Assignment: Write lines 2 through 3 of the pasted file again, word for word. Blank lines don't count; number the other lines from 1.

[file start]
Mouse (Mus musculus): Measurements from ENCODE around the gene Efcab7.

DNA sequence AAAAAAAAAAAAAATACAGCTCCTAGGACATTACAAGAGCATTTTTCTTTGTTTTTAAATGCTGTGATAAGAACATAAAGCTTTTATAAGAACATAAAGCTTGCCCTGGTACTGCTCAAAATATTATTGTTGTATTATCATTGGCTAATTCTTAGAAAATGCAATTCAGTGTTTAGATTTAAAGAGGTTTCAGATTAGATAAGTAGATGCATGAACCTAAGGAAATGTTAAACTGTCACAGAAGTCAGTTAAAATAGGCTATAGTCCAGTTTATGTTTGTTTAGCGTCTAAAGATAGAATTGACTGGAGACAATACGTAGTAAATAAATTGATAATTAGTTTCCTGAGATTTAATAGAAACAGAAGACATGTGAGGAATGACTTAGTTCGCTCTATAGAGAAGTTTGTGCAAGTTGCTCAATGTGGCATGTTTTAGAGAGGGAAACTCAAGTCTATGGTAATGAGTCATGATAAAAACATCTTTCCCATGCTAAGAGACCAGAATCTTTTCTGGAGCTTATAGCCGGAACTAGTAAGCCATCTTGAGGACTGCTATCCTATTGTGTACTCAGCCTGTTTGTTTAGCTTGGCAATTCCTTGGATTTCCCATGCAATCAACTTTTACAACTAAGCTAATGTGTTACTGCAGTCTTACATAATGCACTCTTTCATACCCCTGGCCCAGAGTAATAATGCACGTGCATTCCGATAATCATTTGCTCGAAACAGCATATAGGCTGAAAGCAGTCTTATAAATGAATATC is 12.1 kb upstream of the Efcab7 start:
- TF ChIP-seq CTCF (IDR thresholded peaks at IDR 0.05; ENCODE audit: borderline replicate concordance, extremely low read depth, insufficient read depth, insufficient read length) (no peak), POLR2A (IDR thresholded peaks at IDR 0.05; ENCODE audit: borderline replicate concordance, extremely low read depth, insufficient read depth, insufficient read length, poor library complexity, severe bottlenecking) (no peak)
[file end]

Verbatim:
DNA sequence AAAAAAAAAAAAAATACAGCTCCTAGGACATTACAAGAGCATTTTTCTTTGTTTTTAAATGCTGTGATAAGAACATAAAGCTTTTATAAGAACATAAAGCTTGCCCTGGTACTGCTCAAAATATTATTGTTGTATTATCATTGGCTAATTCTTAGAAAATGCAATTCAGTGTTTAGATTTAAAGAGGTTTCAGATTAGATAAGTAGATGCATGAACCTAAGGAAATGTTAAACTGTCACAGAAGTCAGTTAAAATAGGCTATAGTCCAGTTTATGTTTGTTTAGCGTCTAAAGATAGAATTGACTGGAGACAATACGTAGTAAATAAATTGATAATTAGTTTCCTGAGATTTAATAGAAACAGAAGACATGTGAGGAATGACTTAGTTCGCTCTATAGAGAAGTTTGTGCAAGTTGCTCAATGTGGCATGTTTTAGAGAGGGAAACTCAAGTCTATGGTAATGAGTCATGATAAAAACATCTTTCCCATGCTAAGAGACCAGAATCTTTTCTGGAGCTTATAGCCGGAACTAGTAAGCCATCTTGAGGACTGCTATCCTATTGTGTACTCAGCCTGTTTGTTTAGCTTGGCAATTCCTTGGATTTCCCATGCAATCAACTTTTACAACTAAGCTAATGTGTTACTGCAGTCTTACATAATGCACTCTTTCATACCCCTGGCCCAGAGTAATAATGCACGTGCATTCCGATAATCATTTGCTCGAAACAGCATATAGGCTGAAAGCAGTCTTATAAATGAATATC is 12.1 kb upstream of the Efcab7 start:
- TF ChIP-seq CTCF (IDR thresholded peaks at IDR 0.05; ENCODE audit: borderline replicate concordance, extremely low read depth, insufficient read depth, insufficient read length) (no peak), POLR2A (IDR thresholded peaks at IDR 0.05; ENCODE audit: borderline replicate concordance, extremely low read depth, insufficient read depth, insufficient read length, poor library complexity, severe bottlenecking) (no peak)